Diverticular disease in Scotland: 2000-2010

H. M. Paterson*, I. D. Arnott, R. J. Nicholls, D. Clark, J. Bauer, P. C. Bridger, A. M. Crowe, A. D. Knight, P. Hodgkins, D. Solomon, M. G. Dunlop

*Corresponding author for this work

Research output: Contribution to journalArticlepeer-review

Abstract

Aim: Symptomatic diverticular disease (DD) may be increasing in incidence in western society particularly in younger age groups. This study aimed to describe hospital admission rates and management for DD in Scotland between 2000 and 2010.

Method: Data were obtained from the Scottish Morbidity Records (SMR01). The study cohort included all patients with a hospital admission and a primary diagnosis of DD of the large intestine (ICD-10 primary code K57).

Results: Scottish NHS hospitals reported 90990 admissions for DD (in 87314 patients) from 2000 to 2010. The annual number of admissions increased by 55.2% from 6591 in 2000 to 10,228 in 2010, an average annual increase per year of 4.5%. Most of the increase attributable to DD was due to elective day cases (3618 in 2000; 6925 in 2010) a likely consequence of a greater proportion of the population accessing colonoscopy over that time period. There was an 11% increase in inpatient admissions (2973-3303), 60% of these patients being women. Admissions in younger age groups increased proportionally in the later years of the study, and there was an association between DD admissions and greater deprivation. Despite an increase in complicated DD from 22.9% in 2000 to 27.1% in 2010 and a 16.8% increase in emergency inpatient admissions, the rate of surgery fell during the period of study.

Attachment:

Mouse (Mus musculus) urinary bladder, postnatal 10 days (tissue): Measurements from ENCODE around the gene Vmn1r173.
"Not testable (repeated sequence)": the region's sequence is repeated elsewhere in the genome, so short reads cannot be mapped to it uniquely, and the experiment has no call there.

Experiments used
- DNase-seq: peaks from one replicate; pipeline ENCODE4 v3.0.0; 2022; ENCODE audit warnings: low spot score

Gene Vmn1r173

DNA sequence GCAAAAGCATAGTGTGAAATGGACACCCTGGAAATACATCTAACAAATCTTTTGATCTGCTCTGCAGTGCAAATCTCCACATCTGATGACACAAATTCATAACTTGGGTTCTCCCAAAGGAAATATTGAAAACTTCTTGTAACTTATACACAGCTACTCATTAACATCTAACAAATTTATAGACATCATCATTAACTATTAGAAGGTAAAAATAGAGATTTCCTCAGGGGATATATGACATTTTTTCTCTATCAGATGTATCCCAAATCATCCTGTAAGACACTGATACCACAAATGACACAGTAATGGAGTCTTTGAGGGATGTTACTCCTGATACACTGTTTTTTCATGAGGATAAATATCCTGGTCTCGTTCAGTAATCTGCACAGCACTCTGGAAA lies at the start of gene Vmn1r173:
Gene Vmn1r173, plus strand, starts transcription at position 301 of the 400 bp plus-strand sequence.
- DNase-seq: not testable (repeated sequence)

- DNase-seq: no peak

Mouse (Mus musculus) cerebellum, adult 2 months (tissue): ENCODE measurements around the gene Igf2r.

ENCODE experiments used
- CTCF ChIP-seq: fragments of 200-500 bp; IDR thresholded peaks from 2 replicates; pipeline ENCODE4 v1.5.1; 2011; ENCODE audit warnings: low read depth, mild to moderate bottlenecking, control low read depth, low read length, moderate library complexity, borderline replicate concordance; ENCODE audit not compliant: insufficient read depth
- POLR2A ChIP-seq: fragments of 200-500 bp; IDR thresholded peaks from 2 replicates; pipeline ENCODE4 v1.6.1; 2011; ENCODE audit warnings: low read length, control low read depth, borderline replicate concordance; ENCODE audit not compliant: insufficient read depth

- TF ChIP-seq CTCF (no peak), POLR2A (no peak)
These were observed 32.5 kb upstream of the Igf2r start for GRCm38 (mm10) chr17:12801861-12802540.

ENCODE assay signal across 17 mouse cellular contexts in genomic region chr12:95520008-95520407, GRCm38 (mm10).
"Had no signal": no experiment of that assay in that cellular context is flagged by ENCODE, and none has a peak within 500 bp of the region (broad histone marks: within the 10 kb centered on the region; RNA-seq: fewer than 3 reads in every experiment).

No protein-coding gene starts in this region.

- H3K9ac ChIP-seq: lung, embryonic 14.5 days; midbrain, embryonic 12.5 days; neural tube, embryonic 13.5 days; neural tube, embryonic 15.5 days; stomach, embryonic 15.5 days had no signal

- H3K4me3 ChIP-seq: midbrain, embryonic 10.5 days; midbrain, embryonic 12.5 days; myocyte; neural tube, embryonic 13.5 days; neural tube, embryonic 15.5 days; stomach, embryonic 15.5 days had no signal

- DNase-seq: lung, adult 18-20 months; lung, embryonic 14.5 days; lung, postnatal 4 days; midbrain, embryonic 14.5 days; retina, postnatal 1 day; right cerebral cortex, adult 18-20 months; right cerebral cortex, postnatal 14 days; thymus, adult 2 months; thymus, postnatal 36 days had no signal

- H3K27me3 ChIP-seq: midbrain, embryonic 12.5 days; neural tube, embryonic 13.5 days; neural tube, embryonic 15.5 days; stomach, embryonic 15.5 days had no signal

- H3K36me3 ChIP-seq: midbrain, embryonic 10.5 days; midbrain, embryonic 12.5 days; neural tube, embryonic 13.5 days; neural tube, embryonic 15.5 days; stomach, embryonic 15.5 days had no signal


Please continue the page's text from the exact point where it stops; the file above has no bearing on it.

Conclusion: This report supports findings of other population-based studies of western countries indicating that DD is an increasing burden on health service resources, particularly in younger age groups.

Original languageEnglish
Pages (from-to)329-334
Number of pages6
JournalColorectal Disease
Volume17
Issue number4
Early online date30 Oct 2014
DOIs
Publication statusPublished - Apr 2015

Keywords

  • Diverticulosis
  • treatment
  • morbidity
  • mortality
  • epidemiology
  • UNITED-STATES
  • COHORT
  • TRENDS
  • DIET
  • RISK

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